Why should you incorporate your business?
Steve talks to Elisabeth Dawson about incorporating your business on her “Ways to Love Your Money” show.
Limited Personal Liability
You can protect your personal assets from business-related lawsuits by incorporating your small business.
Sole proprietorship and partnerships are subject to unlimited personal liability from a judgment arising out of a business debt. Creditors of the business can hold the owners of the business personally liable for debt and can seize the owner’s or partner’s personal property such as a home, savings, or other personal assets. You can protect your personal assets from business-related lawsuits by incorporating your small business. This limited liability feature of a corporation is one of the most attractive reasons for incorporating your business. You should be aware, however, that simply incorporating your small business by itself is not enough to reduce your personal liability. You should consult with a San Diego business attorney or business advisor before undertaking any important legal or financial decision.
Personal Credit Score Protection
Incorporating your small business can protect against a personal lawsuit and protect your credit rating.
Did you know that a personal judgment against you can devastate your personal FICO credit score, even if you pay the judgment on time? Even if you have a judgment against you for only $1.00, your credit score could be negatively impacted for up to seven years. The reason is the credit bureaus consider someone with a judgment a credit risk because that person did not pay a debt that a court determined was owed. Incorporating your small business can protect against a personal lawsuit and protect your credit rating.
Corporations can attract investors more easily than sole proprietorships or partnerships.
The reason is the limited liability of an investor. An investor can contribute capital to the corporation in exchange for stock without worrying about being liable for the acts of the corporation. In contrast, investors are exposed to potential liability for their contributions to sole proprietorships or partnerships.
Tax Savings and Deductions
Incorporation may offer substantial tax advantages.
The tax advantages of incorporation depend on many factors, such as whether the corporation elects to be taxed under subchapter “S” or “C” of the Internal Revenue Code. Another factor is the relative tax rates paid by the corporation. Corporations also offer the advantage of allowing certain deductions such as health and life insurance, travel and entertainment deductions as well as providing an increased tax shelter for retirement plans. Consult with your San Diego business attorney or tax advisor to analyze your particular situation.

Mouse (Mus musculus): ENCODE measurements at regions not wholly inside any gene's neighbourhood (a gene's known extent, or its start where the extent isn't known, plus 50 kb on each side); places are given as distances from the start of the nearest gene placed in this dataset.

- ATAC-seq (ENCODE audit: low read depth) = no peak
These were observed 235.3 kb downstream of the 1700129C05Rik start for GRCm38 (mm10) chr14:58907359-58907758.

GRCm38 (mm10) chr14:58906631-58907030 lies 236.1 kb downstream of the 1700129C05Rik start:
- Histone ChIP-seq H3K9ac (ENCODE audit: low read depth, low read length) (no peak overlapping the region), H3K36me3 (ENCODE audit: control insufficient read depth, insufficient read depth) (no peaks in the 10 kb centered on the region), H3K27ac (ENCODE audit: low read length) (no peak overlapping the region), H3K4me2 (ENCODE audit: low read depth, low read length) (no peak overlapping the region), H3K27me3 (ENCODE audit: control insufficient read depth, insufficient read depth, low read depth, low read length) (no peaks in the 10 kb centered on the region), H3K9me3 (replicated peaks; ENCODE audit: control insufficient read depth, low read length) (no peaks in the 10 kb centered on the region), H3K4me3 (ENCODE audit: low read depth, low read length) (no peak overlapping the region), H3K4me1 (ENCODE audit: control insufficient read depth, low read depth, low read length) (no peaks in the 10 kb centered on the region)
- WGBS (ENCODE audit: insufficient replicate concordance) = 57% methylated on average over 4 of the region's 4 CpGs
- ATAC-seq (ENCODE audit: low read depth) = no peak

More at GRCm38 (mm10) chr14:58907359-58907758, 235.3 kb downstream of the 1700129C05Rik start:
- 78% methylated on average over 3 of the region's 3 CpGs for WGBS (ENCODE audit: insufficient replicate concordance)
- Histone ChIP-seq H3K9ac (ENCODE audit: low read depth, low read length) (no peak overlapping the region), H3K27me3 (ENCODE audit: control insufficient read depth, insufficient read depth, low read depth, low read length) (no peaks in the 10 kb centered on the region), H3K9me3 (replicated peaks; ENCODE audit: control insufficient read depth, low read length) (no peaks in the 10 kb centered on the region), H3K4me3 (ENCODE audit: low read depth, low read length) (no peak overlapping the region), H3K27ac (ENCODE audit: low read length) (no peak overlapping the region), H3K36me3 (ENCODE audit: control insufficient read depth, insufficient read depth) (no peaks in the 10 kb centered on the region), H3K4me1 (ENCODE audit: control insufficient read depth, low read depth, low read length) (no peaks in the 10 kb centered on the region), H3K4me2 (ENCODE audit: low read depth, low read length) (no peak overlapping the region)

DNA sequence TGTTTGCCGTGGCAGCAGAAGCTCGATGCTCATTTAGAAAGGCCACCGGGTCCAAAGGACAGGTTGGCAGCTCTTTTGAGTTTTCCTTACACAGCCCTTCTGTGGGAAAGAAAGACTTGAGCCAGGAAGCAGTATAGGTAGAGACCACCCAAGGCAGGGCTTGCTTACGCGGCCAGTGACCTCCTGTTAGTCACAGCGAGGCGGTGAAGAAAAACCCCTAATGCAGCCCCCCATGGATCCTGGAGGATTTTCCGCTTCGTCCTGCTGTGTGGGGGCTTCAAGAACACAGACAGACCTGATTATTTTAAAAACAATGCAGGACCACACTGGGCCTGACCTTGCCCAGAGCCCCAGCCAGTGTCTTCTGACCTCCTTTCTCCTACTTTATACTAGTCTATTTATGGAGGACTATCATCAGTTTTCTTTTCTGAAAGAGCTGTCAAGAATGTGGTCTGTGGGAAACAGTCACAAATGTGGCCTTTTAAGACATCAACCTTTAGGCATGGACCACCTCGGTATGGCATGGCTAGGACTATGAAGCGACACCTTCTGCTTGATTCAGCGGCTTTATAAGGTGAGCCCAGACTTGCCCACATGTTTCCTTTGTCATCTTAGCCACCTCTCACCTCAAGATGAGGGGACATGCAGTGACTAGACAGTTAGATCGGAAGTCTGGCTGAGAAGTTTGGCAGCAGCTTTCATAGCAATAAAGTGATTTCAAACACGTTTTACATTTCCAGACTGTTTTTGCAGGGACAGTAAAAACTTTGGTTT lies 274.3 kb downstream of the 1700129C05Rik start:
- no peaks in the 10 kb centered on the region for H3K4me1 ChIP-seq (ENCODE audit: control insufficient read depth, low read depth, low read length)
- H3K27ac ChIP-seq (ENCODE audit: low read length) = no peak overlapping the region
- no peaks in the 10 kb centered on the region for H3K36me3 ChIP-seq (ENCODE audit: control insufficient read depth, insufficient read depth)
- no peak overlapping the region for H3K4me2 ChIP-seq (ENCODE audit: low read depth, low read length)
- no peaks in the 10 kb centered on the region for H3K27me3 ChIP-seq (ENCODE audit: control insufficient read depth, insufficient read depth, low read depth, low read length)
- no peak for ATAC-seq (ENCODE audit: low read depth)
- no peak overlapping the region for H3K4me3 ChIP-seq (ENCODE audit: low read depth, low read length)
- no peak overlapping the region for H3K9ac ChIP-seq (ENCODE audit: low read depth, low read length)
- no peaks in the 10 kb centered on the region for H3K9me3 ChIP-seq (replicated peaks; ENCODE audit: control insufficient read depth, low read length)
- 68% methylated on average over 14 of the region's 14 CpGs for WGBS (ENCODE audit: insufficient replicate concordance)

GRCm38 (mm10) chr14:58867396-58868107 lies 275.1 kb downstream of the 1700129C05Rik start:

Corporations are generally much easier to sell and are usually more attractive to buyers than either a sole proprietorship or partnership.
The reason is a new buyer may not be personally liable for any wrongdoings on the part of the previous owners. If someone buys a sole proprietorship, for example, the new owner can be held personally liable for any mistakes or illegalities on the part of the prior owner…even if the new owner had NOTHING to do with the situation. This is usually NOT the case with a corporation. Also, ownership of the business may be transferred without disrupting operations through the sale of stock.
Incorporation enhances your business’s credibility and prestige in its dealings.
By incorporating, a business may continue regardless of what happens to its shareholders, officers or directors.
A corporation is considered a separate person. A corporation has the longest lasting legal business structure. If a sole proprietor or partner dies the business ends or it may become involved in various legal entanglements. Since a corporation is considered a separate person, it may continue regardless of what happens to its shareholders, officers, or directors.
A corporation can offer anonymity to its owners.
For example, if a business person wants to open an independent small business and does not want his/her identify to be public knowledge, the best choice is to incorporate. If the person opens as a sole proprietorship, the person will clearly be identified as the owner. Also, if the person is involved in a partnership, this usually becomes a matter of record.
Are you ready to incorporate?
Protecting businesses is our top priority here at the Elia Law Firm. And setting up corporations is just one way we do that.
Wondering if you should just use a “Do It Yourself” incorporation service? You can, but there are risks of going it alone. See Why…
- We have helped many clients successfully incorporate their businesses.
- We give you straightforward legal advice.
- We do it right the first time.